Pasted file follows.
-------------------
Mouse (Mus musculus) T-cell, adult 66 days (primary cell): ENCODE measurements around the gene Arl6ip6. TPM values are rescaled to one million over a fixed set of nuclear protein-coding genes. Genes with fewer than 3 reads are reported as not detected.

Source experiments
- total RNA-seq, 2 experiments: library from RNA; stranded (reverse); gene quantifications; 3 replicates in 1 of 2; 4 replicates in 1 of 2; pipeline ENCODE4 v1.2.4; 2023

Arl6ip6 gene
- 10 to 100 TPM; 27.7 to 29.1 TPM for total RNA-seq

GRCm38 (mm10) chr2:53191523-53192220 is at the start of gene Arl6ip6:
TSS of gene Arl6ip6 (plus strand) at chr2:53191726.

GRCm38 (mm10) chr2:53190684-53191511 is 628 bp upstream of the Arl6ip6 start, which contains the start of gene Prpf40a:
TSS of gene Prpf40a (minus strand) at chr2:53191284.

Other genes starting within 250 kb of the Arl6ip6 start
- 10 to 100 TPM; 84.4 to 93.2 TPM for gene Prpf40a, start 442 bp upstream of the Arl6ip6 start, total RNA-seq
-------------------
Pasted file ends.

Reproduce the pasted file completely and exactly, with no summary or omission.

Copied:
Mouse (Mus musculus) T-cell, adult 66 days (primary cell): ENCODE measurements around the gene Arl6ip6. TPM values are rescaled to one million over a fixed set of nuclear protein-coding genes. Genes with fewer than 3 reads are reported as not detected.

Source experiments
- total RNA-seq, 2 experiments: library from RNA; stranded (reverse); gene quantifications; 3 replicates in 1 of 2; 4 replicates in 1 of 2; pipeline ENCODE4 v1.2.4; 2023

Arl6ip6 gene
- 10 to 100 TPM; 27.7 to 29.1 TPM for total RNA-seq

GRCm38 (mm10) chr2:53191523-53192220 is at the start of gene Arl6ip6:
TSS of gene Arl6ip6 (plus strand) at chr2:53191726.

GRCm38 (mm10) chr2:53190684-53191511 is 628 bp upstream of the Arl6ip6 start, which contains the start of gene Prpf40a:
TSS of gene Prpf40a (minus strand) at chr2:53191284.

Other genes starting within 250 kb of the Arl6ip6 start
- 10 to 100 TPM; 84.4 to 93.2 TPM for gene Prpf40a, start 442 bp upstream of the Arl6ip6 start, total RNA-seq